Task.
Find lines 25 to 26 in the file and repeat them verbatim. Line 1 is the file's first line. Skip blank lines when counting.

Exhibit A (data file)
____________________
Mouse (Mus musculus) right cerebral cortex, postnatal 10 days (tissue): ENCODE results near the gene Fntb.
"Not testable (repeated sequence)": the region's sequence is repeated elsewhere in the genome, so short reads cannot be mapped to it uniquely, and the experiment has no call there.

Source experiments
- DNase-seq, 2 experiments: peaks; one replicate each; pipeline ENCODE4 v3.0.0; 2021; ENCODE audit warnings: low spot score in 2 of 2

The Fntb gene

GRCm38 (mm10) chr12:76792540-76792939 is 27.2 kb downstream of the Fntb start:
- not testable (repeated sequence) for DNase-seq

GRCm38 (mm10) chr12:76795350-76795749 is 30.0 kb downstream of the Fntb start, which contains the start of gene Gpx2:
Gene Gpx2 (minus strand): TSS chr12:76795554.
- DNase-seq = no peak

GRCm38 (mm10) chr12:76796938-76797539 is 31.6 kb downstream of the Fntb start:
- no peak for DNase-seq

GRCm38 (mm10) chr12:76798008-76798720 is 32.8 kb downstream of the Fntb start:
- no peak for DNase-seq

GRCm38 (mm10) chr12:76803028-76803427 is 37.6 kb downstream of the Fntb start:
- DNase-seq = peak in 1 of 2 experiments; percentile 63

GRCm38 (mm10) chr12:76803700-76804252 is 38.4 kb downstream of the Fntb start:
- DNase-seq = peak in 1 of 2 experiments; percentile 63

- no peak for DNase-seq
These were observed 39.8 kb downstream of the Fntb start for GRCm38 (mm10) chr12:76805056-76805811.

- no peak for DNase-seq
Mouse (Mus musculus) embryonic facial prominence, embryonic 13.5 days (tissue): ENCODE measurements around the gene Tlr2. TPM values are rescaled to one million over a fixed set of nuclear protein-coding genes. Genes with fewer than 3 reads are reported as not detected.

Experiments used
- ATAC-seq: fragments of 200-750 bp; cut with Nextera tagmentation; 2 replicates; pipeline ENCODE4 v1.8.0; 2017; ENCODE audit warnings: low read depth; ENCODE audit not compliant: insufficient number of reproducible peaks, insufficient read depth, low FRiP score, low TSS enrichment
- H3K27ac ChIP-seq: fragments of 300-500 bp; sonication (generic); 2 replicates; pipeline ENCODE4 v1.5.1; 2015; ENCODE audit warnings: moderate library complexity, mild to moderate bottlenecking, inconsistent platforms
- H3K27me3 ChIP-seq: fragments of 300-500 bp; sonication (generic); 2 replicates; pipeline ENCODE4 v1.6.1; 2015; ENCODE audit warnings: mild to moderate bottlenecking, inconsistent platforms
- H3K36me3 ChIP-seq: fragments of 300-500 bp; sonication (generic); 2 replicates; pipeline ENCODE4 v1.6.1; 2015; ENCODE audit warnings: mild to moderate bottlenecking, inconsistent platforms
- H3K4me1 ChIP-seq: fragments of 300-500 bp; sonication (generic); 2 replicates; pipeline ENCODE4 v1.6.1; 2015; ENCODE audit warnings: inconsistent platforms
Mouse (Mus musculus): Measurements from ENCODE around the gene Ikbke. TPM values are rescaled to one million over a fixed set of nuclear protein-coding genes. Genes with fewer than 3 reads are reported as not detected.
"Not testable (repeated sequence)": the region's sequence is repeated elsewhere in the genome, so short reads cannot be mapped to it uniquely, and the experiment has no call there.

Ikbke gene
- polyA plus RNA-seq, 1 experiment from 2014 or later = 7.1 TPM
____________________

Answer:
- H3K27ac ChIP-seq: fragments of 300-500 bp; sonication (generic); 2 replicates; pipeline ENCODE4 v1.5.1; 2015; ENCODE audit warnings: moderate library complexity, mild to moderate bottlenecking, inconsistent platforms
- H3K27me3 ChIP-seq: fragments of 300-500 bp; sonication (generic); 2 replicates; pipeline ENCODE4 v1.6.1; 2015; ENCODE audit warnings: mild to moderate bottlenecking, inconsistent platforms